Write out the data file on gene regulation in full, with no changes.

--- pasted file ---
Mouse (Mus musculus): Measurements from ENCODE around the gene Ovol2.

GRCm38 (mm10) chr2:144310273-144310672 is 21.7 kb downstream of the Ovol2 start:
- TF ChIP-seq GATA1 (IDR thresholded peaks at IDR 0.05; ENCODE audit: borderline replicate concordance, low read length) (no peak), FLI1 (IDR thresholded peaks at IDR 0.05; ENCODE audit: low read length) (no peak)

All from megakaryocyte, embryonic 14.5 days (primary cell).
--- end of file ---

Mouse (Mus musculus): Measurements from ENCODE around the gene Ovol2.

GRCm38 (mm10) chr2:144310273-144310672 is 21.7 kb downstream of the Ovol2 start:
- TF ChIP-seq GATA1 (IDR thresholded peaks at IDR 0.05; ENCODE audit: borderline replicate concordance, low read length) (no peak), FLI1 (IDR thresholded peaks at IDR 0.05; ENCODE audit: low read length) (no peak)

All from megakaryocyte, embryonic 14.5 days (primary cell).